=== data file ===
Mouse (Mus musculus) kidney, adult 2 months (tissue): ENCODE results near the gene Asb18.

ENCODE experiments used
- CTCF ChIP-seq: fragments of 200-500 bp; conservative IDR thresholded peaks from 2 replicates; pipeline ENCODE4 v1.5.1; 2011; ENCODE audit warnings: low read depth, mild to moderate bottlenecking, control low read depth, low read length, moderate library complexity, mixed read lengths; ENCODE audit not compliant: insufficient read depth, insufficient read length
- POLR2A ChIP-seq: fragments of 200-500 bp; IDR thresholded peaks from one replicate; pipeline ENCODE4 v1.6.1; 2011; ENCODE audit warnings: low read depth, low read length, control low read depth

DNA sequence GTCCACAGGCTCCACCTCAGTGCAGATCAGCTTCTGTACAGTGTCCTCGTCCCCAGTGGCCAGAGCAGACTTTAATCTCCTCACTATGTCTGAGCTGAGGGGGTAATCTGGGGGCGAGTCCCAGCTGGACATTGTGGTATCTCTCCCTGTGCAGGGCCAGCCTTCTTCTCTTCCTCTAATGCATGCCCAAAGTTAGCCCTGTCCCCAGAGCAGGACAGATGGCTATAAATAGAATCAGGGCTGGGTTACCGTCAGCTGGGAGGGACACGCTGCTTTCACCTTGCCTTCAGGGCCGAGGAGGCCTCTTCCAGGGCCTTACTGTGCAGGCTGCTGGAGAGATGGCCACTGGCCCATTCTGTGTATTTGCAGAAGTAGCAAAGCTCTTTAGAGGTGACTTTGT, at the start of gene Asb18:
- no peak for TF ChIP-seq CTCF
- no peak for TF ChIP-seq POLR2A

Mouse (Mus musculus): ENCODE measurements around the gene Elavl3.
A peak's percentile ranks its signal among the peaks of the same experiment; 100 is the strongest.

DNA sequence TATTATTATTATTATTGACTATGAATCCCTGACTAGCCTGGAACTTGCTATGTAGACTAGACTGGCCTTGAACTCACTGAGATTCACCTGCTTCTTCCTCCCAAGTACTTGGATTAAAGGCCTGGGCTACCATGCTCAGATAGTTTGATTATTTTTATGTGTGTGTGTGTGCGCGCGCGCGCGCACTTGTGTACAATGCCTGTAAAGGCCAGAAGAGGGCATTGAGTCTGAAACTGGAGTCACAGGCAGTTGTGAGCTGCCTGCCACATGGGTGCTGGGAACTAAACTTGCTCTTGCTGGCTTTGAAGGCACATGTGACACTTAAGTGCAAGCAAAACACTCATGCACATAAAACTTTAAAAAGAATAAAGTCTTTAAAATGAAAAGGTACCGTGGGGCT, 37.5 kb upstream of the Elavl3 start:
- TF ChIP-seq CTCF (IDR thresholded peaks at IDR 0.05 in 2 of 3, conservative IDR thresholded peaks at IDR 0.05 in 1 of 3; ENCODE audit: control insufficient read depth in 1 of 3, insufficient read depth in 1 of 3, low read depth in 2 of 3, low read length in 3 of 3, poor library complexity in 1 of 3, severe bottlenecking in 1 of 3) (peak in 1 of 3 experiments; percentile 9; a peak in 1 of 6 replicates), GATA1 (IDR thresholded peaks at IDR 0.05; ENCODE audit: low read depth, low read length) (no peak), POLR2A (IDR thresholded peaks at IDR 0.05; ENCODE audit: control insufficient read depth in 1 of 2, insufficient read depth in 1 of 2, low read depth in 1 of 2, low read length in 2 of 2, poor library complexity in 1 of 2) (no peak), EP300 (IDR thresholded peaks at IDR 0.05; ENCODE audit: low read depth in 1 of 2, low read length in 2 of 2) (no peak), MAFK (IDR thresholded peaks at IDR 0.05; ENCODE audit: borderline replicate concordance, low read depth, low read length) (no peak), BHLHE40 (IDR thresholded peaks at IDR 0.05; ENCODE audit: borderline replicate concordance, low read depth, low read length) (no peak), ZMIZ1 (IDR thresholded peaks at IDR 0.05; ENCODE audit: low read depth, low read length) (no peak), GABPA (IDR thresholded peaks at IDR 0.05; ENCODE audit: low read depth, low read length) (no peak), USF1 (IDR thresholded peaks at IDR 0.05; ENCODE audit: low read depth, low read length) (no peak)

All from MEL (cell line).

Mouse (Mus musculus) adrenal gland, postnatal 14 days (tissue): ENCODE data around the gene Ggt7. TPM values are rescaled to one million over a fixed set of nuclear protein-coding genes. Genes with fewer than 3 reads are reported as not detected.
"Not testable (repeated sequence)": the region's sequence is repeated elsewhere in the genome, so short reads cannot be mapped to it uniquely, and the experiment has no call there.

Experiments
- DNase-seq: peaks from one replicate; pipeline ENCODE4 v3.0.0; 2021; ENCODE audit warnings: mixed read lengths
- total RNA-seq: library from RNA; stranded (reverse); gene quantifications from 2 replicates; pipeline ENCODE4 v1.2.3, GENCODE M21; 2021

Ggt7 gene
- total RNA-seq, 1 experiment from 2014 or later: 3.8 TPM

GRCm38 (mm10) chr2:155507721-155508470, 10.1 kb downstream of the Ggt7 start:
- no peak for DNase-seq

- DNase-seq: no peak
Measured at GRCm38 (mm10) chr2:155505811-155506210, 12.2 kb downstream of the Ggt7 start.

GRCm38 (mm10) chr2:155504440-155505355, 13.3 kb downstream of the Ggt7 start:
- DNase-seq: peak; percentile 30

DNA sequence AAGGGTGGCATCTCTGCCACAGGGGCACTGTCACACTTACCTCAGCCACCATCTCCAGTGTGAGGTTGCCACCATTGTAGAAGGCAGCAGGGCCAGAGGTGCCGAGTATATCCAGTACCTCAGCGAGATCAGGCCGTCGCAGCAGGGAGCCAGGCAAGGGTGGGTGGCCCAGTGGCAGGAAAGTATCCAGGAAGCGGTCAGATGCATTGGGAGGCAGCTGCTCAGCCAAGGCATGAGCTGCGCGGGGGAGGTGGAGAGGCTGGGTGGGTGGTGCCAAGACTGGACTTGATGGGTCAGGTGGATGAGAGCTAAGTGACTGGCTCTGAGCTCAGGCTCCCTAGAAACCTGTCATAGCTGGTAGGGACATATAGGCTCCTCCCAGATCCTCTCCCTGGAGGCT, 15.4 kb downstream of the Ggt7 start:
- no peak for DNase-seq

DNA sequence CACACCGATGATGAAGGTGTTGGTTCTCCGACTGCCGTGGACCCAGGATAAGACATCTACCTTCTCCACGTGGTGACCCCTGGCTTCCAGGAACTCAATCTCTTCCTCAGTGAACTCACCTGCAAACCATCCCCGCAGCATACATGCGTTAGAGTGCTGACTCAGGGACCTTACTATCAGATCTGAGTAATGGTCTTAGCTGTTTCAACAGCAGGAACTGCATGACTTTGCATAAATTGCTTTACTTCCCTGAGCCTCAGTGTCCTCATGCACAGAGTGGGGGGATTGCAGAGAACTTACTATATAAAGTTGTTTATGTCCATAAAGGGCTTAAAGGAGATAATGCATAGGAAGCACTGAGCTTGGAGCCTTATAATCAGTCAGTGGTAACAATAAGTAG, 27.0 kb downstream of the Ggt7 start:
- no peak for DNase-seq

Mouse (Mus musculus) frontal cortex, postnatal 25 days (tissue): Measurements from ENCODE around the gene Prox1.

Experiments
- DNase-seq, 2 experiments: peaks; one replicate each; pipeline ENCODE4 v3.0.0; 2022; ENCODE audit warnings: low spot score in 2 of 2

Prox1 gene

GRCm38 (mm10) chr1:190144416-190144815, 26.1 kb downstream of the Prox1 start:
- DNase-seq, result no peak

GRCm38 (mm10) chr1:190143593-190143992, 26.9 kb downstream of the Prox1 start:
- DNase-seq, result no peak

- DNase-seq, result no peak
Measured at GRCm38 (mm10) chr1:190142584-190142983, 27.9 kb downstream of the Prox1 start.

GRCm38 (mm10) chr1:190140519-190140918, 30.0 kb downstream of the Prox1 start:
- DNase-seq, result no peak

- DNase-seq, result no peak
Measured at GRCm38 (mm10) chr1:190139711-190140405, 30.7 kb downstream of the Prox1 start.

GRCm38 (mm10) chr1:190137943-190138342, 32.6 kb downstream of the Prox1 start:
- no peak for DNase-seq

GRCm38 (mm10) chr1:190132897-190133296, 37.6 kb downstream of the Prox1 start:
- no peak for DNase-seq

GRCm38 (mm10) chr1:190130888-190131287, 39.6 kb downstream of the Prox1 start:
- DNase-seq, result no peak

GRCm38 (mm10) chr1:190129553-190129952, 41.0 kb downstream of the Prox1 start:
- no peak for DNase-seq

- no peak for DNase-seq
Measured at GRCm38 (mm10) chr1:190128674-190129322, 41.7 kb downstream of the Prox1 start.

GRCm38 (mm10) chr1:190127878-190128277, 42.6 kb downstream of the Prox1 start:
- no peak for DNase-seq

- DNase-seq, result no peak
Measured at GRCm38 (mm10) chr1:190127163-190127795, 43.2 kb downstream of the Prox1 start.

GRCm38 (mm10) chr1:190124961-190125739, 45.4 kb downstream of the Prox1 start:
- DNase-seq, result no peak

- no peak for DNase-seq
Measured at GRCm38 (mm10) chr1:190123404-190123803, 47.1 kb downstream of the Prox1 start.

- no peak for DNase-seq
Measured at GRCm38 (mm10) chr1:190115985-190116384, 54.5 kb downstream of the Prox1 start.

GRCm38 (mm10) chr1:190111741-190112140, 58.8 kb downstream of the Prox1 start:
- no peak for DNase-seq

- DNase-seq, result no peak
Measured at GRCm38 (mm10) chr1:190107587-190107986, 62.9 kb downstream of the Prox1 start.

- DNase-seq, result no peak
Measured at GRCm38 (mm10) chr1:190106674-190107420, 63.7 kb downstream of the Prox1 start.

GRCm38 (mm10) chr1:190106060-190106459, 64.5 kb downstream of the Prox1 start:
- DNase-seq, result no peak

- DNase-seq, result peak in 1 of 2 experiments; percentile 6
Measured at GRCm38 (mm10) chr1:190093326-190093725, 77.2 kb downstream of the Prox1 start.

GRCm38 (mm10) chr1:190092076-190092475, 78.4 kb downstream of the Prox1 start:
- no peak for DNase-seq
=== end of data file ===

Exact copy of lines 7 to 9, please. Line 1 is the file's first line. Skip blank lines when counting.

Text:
- no peak for TF ChIP-seq POLR2A

Mouse (Mus musculus): ENCODE measurements around the gene Elavl3.
A peak's percentile ranks its signal among the peaks of the same experiment; 100 is the strongest.